My family has a cabin near Atlanta, Michigan–a small town in the northeastern part of the Lower Peninsula. If you look at the back of your left hand, it’d be somewhere between your middle and index finger, just below your fingernail. The place has always been sacred to me. Like so many other kids of suburban Detroit families, “up north” is where I learned to love the outdoors. It’s where I learned to ride a dirt bike, fish, hunt for blueberries, and build a fire. It was always a place of freedom, play, and discovery. But this past Memorial Day weekend, I made the typical “up north” trip for the first time in four years, and I realized how different vacationing at the cabin had become.
Since the age of five, I have been riding dirt bikes. My dad loved the sport of motocross after he discovered it as a teenager and he passed along his passion for the sport to my older brother and me as soon as we could throw a leg around a PeeWee 50. For years, the three of us tore up and down the ORV trails of the Atlanta State Forest until eventually my brother and I began racing motocross at tracks around the state.
This past year, however, my brother suffered a severe leg fracture while riding that sidelined him for the better part of six months. Two years before that, I suffered my own leg injury and exchanged my KTM 250F for a pair of crutches for the rest of the summer. For safety’s sake, my brother and I have both more or less hung up our boots in exchange for other slower-paced outdoor activities like hiking and mountain biking. And so, for the first time in my 22 years on this planet, my summer does not involve motorcycles.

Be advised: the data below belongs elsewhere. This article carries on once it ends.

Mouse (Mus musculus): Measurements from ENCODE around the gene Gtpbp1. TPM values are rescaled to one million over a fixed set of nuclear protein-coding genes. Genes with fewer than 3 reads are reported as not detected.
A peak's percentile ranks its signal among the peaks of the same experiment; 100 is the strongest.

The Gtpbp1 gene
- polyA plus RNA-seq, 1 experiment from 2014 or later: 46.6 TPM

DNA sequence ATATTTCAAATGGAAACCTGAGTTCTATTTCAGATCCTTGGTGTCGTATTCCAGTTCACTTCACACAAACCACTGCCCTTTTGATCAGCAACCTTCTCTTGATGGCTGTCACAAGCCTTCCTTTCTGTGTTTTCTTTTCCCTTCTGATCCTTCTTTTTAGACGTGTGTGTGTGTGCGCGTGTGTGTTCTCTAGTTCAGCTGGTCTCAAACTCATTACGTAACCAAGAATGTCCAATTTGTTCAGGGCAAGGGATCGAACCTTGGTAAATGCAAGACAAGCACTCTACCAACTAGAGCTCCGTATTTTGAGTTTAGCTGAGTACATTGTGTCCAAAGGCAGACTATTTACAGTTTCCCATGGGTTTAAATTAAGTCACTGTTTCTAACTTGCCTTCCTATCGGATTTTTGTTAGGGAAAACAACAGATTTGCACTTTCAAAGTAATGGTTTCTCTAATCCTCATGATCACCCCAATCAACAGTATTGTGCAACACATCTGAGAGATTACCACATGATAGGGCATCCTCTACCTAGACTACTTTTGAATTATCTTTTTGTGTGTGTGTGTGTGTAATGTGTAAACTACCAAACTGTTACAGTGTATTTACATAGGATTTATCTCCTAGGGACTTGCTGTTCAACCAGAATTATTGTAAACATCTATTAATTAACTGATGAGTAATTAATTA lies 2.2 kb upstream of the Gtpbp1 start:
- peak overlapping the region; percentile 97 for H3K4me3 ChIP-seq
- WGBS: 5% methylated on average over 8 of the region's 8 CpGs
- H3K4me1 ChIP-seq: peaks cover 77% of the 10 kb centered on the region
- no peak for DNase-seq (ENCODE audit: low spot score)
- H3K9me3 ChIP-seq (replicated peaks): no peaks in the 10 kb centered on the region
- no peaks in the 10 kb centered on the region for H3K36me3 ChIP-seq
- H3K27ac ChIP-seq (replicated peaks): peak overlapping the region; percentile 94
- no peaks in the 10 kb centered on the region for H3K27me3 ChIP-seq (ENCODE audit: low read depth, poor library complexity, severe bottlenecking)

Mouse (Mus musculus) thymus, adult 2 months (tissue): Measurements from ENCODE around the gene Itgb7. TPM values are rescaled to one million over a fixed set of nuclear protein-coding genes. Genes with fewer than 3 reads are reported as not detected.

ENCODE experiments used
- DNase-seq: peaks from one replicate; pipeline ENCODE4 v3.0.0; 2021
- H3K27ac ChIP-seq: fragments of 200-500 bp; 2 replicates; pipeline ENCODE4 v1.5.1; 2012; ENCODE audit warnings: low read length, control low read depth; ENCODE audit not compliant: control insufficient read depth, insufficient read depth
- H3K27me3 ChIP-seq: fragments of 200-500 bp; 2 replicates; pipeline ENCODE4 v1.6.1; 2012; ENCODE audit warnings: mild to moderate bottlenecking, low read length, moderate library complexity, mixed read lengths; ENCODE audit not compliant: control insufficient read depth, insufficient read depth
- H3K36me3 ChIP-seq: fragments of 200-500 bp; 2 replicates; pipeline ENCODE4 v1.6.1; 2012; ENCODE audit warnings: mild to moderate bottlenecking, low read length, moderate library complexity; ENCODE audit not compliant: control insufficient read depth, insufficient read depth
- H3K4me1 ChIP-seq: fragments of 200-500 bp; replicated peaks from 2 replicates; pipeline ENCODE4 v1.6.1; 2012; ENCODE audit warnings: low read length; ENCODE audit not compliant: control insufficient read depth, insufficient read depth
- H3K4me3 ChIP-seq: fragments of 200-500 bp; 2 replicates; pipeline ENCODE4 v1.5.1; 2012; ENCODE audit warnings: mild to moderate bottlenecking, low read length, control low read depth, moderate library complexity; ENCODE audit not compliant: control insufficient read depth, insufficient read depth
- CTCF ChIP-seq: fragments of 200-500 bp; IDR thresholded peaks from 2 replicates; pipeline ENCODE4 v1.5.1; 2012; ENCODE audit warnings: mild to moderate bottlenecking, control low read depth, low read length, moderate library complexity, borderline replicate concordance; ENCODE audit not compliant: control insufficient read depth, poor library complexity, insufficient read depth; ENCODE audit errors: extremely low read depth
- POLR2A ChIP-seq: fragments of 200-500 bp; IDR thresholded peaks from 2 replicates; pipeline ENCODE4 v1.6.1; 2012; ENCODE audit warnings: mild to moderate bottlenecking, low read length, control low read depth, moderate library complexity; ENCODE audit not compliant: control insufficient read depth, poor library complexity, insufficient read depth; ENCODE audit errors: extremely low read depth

There are no weekend trips planned to ride the tracks or trails that have served as my fondest playgrounds for so long. There are no longer any dirt bikes in the garage up north or at home, and the dusty mornings spent with the smell of race gas, WD-40, and chain lube have become a thing of the past. During the drive to the cabin, I passed by a number of our old riding sites–trails stretching alongside M-33, a racetrack outside of Onaway, MI–and realized how much I missed riding alongside my dad and my brother.
As the weekend went on, I began to notice how unfamiliar the cabin and the surrounding terrain had become. The entire “up north” experience now seemed smaller. There was something unsettling about how the memories built by my five- to 12-year-old self had me overestimating the scale of the landscape.
Most unsettling of all, however, was that towards the end of the trip, my parents left the cabin a few days early in order to avoid weekend traffic. My girlfriend and I had planned to stay for another few days, and so for the first time, I had the place entirely to myself. Admittedly, I was excited at the prospect of having our own place of solitude in the woods for a few days, and it was indeed relaxing to stay at the cabin together, but to my surprise, as I tried to complete the typical up north activities–spotting elk at dusk in the backwoods, cooking snacks on the campfire, catching frogs by the lake–I began to feel an impending loneliness. The cabin was far too quiet and still; it felt empty. There simply weren’t enough family members around to fill it. My dad wasn’t grilling something outside the garage. My grandma wasn’t already cooking eggs the moment I walked downstairs for breakfast. Without the familiar faces, the cabin felt like any other place in northern Michigan.
I understand now more than ever what lies behind the sacredness of “up north” for so many Michigan families. For most of us, it’s not so much about what we do up north, whether it’s riding dirt bikes or ATVs, fishing, canoeing, or hiking, but what we do together as a family. The magic of “up north” in Michigan lies in the summer nights crammed together in tiny rooms, by the fireside, or packed tightly into the back of a pick-up marveling at the yellow, glowing eyes of a half-ton elk. I have always valued nature for its stillness and its solitude, but “up north” is undoubtedly an experience best enjoyed when shared.
Image by Jeff Waraniak